It’s a debate that has one community split: spraying fumes to keep harmful bugs away.
Tick and mosquito borne diseases have more than tripled in the past 15 years. Many communities spray fumes to combat the insects, but some think the toxins they may contain are not the answer.
For Katelynn Histergray, her daughter is everything.
“She’s my number one priority no matter what,” she said.
And on sunny days, she enjoys the moments and the laughs outside. But she doesn’t like the spraying of fumes to battle insects.
“For one, it’s toxic to our children, our animals,” she said.
Last year, there were numerous cases of mosquitoes in Pittsfield that carried the West Nile Virus. Even still, Histergray said she’d rather protect her daughter with her own methods.
“Throw some bug spray on your kid,” she said. “Don’t go out after a certain time. Don’t go near standing water.”
But Elizabeth DeAndrade disagrees. She said the fumes have a very low amount of toxins. In her mind, the tradeoff is worth it.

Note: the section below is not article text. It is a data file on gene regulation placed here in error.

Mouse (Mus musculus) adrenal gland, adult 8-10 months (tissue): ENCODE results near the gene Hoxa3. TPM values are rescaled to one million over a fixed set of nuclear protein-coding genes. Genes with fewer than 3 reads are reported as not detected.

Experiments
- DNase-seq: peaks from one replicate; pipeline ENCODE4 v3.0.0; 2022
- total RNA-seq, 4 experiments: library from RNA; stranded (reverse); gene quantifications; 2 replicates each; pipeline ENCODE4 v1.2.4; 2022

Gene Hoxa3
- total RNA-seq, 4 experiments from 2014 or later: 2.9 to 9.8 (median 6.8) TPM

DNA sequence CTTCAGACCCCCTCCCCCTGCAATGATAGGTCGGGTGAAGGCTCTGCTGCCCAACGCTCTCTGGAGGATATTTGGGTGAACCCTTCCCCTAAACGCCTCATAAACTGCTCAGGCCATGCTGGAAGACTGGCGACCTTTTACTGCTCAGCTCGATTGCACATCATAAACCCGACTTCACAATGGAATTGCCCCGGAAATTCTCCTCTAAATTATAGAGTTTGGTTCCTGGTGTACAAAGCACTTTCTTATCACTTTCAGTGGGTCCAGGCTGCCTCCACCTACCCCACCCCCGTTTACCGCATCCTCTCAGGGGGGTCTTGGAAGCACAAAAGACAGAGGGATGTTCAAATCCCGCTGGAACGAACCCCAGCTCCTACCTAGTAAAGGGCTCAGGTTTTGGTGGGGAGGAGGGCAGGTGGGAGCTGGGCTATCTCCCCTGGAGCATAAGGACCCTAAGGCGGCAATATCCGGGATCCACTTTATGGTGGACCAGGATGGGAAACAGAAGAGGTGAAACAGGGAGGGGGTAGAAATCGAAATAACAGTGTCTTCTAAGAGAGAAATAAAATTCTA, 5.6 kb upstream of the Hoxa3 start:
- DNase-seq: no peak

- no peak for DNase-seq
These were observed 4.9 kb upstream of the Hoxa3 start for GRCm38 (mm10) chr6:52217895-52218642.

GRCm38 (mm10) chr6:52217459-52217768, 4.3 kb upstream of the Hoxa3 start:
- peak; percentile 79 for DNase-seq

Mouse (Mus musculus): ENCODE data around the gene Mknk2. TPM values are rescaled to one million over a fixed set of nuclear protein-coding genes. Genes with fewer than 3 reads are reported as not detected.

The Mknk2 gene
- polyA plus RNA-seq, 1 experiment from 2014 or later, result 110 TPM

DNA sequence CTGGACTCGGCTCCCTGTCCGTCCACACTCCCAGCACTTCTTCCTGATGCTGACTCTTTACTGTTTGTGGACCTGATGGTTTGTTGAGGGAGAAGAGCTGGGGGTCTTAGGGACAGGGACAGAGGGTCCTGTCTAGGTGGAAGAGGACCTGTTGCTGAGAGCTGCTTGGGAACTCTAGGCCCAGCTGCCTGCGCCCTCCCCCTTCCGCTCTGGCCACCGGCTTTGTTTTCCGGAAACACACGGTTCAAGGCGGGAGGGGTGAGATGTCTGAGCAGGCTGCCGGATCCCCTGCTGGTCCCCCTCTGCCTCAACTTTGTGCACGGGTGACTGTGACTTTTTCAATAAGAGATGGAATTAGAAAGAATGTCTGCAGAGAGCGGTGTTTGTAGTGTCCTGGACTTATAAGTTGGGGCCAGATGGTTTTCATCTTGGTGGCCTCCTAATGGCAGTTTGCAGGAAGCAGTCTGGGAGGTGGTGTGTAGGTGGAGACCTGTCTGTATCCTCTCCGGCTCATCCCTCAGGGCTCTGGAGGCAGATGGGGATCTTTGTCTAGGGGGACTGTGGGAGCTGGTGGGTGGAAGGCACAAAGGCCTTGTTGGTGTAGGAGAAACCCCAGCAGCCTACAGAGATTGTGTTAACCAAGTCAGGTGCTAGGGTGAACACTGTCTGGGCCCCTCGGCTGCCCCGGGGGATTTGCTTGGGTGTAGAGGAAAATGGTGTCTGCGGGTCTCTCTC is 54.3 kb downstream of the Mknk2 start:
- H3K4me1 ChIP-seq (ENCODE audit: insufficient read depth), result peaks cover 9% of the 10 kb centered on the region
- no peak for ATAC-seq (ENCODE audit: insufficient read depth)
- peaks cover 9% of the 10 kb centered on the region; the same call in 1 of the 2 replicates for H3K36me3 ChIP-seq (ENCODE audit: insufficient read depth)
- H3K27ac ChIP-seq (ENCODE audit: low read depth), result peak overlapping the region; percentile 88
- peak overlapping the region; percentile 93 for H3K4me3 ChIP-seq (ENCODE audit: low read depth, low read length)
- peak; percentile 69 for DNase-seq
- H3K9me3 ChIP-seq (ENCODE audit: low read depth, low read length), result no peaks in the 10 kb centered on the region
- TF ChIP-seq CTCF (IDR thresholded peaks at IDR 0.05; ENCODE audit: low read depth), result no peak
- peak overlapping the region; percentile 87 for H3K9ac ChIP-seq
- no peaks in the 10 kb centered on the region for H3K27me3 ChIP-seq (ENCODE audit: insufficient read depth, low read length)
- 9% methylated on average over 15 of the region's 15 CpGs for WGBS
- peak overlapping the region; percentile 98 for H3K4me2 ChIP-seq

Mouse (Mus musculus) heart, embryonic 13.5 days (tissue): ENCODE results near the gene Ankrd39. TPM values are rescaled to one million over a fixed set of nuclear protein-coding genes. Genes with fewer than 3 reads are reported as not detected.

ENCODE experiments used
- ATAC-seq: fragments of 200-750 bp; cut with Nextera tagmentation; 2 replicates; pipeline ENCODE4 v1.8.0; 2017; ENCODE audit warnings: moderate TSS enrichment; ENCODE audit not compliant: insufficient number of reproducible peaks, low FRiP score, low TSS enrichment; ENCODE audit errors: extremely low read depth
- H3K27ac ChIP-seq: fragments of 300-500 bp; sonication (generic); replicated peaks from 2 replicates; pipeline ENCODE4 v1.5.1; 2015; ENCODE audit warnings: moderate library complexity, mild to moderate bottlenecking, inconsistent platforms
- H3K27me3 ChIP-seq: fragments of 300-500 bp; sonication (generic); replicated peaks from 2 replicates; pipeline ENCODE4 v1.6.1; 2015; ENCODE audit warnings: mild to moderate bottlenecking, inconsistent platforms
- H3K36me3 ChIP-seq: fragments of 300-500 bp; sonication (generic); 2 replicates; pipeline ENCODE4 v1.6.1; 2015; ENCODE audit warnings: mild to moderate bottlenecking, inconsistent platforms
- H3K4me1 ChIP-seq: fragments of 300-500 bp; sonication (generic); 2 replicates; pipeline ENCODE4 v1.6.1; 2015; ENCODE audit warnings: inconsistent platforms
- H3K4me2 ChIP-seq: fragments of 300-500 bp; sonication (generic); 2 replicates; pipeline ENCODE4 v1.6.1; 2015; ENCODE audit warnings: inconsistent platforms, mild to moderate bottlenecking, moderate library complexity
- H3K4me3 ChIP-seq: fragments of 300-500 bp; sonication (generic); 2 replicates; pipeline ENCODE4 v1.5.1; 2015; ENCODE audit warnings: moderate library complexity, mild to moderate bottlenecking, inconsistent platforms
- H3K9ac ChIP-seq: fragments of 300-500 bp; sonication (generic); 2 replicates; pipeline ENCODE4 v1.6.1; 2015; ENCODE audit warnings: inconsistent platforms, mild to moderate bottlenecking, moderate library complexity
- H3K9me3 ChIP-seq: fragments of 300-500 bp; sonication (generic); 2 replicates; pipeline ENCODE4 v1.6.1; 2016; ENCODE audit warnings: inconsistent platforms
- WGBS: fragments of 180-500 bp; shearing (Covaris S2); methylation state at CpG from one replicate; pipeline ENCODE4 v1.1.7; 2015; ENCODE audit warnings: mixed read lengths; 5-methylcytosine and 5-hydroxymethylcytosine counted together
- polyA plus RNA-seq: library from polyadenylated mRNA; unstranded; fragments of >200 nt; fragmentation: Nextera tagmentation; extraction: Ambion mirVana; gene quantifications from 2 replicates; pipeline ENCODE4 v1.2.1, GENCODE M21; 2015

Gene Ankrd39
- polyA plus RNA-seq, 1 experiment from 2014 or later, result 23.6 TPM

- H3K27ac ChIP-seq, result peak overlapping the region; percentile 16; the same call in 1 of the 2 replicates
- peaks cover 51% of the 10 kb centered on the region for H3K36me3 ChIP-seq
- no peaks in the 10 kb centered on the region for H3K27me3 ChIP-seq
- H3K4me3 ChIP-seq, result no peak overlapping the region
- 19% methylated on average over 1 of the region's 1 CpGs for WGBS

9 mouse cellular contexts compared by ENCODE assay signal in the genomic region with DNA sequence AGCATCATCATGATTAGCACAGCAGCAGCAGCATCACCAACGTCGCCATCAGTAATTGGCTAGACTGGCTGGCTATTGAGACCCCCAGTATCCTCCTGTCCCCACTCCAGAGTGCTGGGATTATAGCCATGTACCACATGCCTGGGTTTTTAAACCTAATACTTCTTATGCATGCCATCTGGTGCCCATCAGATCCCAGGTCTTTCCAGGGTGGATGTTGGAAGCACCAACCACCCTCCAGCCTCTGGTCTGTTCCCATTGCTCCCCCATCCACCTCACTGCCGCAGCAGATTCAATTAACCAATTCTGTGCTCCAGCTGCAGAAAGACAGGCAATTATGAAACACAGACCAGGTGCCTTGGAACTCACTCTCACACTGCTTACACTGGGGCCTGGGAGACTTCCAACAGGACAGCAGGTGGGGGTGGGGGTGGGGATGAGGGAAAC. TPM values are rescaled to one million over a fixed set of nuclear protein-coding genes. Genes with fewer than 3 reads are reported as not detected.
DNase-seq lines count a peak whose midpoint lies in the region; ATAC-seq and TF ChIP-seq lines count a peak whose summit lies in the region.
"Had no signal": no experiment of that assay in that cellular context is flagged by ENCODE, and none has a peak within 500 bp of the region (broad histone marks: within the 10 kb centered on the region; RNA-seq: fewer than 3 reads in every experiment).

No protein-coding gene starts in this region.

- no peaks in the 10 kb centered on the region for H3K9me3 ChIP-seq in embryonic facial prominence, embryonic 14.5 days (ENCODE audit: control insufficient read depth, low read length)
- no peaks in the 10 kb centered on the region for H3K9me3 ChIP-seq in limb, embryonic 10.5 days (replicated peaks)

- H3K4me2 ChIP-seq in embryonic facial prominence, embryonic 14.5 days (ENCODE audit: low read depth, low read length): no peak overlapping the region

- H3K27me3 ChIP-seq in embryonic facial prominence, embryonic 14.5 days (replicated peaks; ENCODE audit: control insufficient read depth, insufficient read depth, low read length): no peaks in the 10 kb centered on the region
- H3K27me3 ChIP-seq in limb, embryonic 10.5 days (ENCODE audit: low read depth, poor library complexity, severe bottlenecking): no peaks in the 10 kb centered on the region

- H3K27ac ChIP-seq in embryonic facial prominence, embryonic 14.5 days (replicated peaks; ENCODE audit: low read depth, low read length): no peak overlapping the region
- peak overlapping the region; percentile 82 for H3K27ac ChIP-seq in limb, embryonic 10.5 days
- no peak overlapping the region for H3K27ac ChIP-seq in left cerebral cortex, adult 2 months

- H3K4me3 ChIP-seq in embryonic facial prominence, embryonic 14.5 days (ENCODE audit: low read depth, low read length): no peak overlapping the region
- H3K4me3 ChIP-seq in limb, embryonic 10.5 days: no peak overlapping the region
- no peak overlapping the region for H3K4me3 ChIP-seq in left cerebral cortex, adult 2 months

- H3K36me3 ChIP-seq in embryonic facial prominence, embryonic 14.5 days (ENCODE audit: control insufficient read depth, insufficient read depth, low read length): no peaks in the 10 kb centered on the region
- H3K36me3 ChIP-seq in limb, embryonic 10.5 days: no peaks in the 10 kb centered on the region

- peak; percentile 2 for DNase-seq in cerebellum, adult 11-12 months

“It’s better to spray and be safe than to not spray and see what can happen,” she said.
The person who spearheads the bug control is Christopher Horton, who works for the city. He spoke with NEWS10 ABC last summer.
“There’s a likelihood that a virus will increase as the season goes on,” he said.
He’ll go to areas that have reported issues and spray. He said the fumes don’t last long.
“It’s going to dissipate in the atmosphere,” he said.
And while the fumes could potentially be bad…
“Nobody wants to end up hospitalized with West Nile.”
According to a recent study, insect borne diseases account for more than 700,000 deaths across the world every year.